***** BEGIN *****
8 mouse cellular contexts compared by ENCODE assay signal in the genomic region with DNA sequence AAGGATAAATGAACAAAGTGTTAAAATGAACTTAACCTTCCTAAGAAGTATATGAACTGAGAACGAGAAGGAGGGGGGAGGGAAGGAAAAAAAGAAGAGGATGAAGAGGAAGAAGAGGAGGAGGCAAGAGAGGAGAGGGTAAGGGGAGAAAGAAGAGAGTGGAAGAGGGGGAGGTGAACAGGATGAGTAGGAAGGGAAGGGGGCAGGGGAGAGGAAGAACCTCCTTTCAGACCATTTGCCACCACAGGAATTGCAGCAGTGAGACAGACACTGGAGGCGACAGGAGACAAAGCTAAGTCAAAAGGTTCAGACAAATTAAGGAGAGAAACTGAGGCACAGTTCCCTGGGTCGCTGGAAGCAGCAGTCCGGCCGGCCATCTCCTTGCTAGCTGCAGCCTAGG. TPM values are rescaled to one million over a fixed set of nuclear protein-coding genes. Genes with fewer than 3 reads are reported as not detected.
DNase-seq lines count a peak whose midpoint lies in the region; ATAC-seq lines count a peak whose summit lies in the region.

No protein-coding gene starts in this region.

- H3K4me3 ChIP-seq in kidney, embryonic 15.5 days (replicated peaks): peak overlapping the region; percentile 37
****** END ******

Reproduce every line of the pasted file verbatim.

8 mouse cellular contexts compared by ENCODE assay signal in the genomic region with DNA sequence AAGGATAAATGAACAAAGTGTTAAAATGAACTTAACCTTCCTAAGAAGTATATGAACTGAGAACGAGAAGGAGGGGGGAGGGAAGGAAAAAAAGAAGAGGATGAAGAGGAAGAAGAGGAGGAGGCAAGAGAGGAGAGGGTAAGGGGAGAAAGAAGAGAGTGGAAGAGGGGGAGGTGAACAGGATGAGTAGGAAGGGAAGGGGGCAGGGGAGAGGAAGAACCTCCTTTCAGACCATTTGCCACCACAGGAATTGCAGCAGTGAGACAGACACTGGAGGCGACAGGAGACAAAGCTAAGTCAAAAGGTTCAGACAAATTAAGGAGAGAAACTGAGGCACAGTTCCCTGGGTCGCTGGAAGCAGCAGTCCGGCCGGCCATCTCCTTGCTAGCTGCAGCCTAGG. TPM values are rescaled to one million over a fixed set of nuclear protein-coding genes. Genes with fewer than 3 reads are reported as not detected.
DNase-seq lines count a peak whose midpoint lies in the region; ATAC-seq lines count a peak whose summit lies in the region.

No protein-coding gene starts in this region.

- H3K4me3 ChIP-seq in kidney, embryonic 15.5 days (replicated peaks): peak overlapping the region; percentile 37